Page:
Gabrielle’s review published on Letterboxd:
Samara Weaving seems to be at the center of a sort of reverse-slasher subgenre: where instead of a single killer goes after a group of characters one by one, multiple killers chase the one protagonist who must survive against them. This one comes with phenomenally directed scares, tension and laughs, but besides that also some smart subtext. The entire film is a portrayal of how the elite is a predatory self-centered class that feels no remorse in sacrificing the lower classes like sheep in order to maintain their lifestyle at the sign of the ever so slightly possibility of it being jeopardized. Throughout most of the film it plays out with outstanding wit, and particularly the way working class characters like maids and servants are constantly killed by their masters' neglectful fuck-ups was a stroke of genius, but the highlight is how it plays out from the main character's perspective - Grace was a working class person who sought a family, and the movie mercilessly pulls her from being amazed at her fiancées' family wealth right into the shit, with the gradual realization of the evil behind their fortune. She spends the entire movie in her wedding dress, and it as the story progresses it gets ripped, damaged and dirtied until it's grotesquely ruined, representing her fall from the glamorous illusion and into the bitter, ugly reality - at certain points Grace herself needs to tear her dress apart in order to move or get unstuck from something, symbolizing her needing to be freed from the grasp of the elite.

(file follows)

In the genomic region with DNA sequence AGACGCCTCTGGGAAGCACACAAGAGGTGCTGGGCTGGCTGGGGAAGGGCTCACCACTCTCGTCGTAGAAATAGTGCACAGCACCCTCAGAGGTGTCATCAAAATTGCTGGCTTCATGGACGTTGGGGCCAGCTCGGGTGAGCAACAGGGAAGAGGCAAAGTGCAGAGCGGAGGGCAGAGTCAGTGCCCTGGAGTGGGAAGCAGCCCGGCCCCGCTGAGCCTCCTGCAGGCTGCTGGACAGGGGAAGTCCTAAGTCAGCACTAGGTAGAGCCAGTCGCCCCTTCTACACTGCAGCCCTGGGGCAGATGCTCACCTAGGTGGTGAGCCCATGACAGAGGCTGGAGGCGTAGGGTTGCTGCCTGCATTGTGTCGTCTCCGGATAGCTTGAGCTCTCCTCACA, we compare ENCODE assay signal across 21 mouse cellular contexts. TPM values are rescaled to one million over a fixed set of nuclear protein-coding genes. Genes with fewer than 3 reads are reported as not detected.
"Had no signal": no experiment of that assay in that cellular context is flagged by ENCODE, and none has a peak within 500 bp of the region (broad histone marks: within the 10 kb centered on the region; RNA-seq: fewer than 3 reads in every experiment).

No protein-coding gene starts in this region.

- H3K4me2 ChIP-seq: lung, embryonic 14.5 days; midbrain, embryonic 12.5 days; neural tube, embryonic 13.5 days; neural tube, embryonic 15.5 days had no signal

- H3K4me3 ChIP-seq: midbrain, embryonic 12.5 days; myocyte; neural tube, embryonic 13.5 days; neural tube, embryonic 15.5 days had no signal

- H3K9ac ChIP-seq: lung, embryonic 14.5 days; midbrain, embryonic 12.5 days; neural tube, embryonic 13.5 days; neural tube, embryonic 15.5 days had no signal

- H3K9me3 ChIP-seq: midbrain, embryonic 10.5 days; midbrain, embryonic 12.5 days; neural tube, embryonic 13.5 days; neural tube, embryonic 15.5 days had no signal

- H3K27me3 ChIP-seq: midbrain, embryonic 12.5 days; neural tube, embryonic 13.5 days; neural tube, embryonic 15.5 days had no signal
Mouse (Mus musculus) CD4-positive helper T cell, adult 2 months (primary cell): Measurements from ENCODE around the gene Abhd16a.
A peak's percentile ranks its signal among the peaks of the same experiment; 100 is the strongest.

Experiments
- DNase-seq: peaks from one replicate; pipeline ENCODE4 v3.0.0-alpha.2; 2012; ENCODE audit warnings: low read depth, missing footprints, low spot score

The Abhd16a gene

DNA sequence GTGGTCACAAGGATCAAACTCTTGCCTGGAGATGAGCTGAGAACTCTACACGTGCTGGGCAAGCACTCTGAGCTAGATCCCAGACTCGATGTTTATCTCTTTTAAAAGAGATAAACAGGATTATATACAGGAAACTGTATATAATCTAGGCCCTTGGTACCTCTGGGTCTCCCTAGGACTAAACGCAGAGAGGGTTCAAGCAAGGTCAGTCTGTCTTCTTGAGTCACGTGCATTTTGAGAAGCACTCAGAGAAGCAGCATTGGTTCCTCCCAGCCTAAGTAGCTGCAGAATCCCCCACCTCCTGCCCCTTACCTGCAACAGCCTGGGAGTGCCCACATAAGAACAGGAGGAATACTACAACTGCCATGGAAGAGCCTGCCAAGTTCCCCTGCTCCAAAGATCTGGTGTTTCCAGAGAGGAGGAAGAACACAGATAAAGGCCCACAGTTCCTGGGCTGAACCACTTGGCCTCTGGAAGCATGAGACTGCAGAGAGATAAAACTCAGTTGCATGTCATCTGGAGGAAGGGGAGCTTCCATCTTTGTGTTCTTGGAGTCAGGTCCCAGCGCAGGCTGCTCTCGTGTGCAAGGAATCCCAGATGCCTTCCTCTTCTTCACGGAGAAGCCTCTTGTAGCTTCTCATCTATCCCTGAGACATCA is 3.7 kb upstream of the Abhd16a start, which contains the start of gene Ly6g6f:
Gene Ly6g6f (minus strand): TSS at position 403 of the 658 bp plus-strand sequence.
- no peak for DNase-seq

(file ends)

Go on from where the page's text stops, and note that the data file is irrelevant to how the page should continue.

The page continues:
You'd think that after all of that I'd give this film at least a 4.5, but... Unfortunately, at the very end of the final act, I felt like it copped out. The entire film feels like it's building towards a very logically cathartic endgame, and it got me completely onboard with the mystery, the implications and the way it develops the subtext around it, but when it came down to it I just thought... Really? It was just that all along?
I use the term "cop out" because it looks like they just chose the easy way out at the very end, when it looked like they would play the metaphor in a smarter fashion, and by doing that they didn't fully go through with the idea of how the elite can taint and utterly destroy the lives of a working class person that meddles with them. They flirt with that, but just half enter that pond, instead of diving into it. Unfortunate, because if they had gone through with it, it could've been a potential 5 stars for me.